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In gridiron football, the holder is the player who receives the snap from the long snapper during field goal or extra point attempts made by the placekicker. The holder is set on one knee seven yards behind the line-of-scrimmage. Before the play begins, he places the hand which is closest to the placekicker on the ground in a location designated by the kicker's foot, with his forward hand ready to receive the snap (In high school games, the holder/kicker combo is responsible for a kicking block, which lifts the ball off the turf). After receiving the snap, the holder will place the football on the turf, or block, ideally with the laces facing the uprights and the ball accurately placed where the backhand was initially, then balancing the ball with one or two fingers until the ball is kicked.
For the kick to be successful, the holder needs to do more than just place the ball on the ground. Before the snap, the kicker will approach and will mark a certain spot. He will then take his steps backward to prepare for the kick. When the ball snaps, the holder is responsible for making sure that the ball is placed directly on that spot, the laces of the football are facing outward to produce better contact with the football, and that it is leaning in the direction that the kicker has specified.
The holder, like the placekicker and the long snapper, is protected from intentional contact from the opposing team. The penalty for roughing the holder is 15 yards and an automatic first down.
The technique behind holding is fairly similar no matter where you go. The main goal is to place the ball down on the exact spot with the exact tilt and lean that the kicker expects. To do this, the holder wants to be parallel with the line of scrimmage (For a left-footed kicker you will be on the left side and for a right-footed kicker you will be to their right). The front knee of the holder will be on the ground with their back knee up. The kicker will mark the spot with their toe. The holder then puts the fingers of their back hand on the spot as a marking. As the holder, you want to have your arm close to straight and align to the spot so that the spot is at the midpoint of the body to slightly behind the midpoint. As a holder, you want to stay low to the ground in a tight position to be able to control the catching and placement of the ball and to reduce the movement needed to position it.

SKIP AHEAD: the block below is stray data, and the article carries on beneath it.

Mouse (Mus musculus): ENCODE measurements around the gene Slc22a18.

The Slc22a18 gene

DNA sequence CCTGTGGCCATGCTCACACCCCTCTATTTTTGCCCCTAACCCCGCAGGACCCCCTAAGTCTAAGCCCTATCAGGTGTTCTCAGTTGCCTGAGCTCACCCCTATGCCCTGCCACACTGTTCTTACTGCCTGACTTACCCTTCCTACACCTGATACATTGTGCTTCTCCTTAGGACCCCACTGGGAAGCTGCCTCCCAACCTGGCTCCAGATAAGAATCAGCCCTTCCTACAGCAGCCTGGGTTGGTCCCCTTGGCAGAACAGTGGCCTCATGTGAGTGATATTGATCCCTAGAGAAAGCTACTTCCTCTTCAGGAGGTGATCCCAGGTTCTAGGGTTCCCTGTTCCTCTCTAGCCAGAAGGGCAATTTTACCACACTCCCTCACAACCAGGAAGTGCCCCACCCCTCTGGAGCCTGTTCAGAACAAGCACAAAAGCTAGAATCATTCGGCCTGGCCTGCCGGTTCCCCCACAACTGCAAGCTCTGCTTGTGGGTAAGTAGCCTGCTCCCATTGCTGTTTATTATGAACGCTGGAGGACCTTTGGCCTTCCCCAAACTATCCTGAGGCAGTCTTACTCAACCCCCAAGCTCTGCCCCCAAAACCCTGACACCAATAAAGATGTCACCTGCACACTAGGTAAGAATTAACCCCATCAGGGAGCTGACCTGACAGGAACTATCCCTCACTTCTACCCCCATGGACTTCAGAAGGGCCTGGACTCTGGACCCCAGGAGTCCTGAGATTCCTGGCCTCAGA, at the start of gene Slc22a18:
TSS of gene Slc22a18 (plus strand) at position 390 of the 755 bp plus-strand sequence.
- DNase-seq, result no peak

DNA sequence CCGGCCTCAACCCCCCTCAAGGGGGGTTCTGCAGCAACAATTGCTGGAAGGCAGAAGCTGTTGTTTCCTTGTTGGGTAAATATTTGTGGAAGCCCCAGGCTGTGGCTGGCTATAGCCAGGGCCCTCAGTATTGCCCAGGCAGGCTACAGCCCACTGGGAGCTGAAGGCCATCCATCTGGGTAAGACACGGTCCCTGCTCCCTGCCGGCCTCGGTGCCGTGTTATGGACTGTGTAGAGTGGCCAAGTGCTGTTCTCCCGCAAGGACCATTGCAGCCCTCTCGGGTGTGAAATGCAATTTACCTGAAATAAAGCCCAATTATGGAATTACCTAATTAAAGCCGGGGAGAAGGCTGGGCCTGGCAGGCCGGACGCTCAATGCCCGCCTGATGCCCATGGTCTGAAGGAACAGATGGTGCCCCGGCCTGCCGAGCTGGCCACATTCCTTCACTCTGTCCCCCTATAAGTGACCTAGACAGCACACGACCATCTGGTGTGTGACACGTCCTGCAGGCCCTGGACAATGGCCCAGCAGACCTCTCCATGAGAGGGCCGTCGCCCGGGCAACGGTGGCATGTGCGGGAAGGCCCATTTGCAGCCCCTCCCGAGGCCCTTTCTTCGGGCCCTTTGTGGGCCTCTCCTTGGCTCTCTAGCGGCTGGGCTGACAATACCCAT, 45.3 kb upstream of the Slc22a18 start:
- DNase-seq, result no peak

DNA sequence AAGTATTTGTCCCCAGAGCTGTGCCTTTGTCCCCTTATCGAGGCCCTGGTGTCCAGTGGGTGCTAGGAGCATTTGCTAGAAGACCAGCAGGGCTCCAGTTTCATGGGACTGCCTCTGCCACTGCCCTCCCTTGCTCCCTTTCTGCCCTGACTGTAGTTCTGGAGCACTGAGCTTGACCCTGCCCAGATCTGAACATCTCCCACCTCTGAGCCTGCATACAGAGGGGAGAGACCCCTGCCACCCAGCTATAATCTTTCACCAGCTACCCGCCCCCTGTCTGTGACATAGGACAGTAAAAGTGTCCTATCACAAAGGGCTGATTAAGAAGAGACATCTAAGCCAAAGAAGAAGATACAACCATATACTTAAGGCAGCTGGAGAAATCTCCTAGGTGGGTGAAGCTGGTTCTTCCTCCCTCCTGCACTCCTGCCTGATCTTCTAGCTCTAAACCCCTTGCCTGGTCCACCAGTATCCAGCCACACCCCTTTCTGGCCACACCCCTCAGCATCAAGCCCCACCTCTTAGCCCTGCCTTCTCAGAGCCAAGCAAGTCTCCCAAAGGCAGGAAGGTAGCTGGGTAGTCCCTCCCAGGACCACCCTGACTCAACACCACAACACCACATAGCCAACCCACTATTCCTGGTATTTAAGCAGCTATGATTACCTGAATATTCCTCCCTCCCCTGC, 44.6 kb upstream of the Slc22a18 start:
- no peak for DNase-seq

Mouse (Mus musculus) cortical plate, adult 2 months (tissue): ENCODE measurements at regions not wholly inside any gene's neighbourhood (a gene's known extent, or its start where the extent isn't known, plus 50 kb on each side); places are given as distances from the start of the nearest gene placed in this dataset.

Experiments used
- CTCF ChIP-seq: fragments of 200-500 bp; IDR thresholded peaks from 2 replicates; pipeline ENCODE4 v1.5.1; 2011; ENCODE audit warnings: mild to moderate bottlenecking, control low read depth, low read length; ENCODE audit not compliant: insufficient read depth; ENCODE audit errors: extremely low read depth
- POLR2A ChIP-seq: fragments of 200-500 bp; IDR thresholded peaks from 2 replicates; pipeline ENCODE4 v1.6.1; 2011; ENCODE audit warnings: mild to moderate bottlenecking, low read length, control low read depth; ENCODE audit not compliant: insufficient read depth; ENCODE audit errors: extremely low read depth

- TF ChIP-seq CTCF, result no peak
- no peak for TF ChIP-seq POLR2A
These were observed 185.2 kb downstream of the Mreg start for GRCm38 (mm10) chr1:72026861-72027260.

When the kicker is set, you hold your front hand up as a target for the long snapper. when the ball is snapped, the holder brings their back hand off the spot to catch the ball and then needs to place the ball on the spot. After the ball is caught, the holder needs to locate the original spot with their eyes and precisely place it. It is important to note that it needs to be the exact same spot. If not, the kicker's plant foot might be too close or too far away from the ball, or they could strike the ball too high up or hit the ground behind the ball. After the ball is placed, the holder needs to make sure the laces are faced forward. If the kicker kicks the laces, it can cause the ball to veer off course. The holder holds the ball with their back hand and uses their front hand to spin the ball so the laces are facing forward.
The holder needs to make sure they do not remove their hand. The kicker should kick the bottom half of the ball and to let go of the ball would cause the ball to fall over. After the kick, the holder should keep his eyes on the spot. Looking up after the ball too soon could cause the holder to accidentally move the ball as the kicker is kicking it. If the snap is high, it is the job of the holder to make the decision on whether to try and place the ball on the spot for the kick, or to abort the kick and try to run a backup play that is usually a holder scramble or a pass.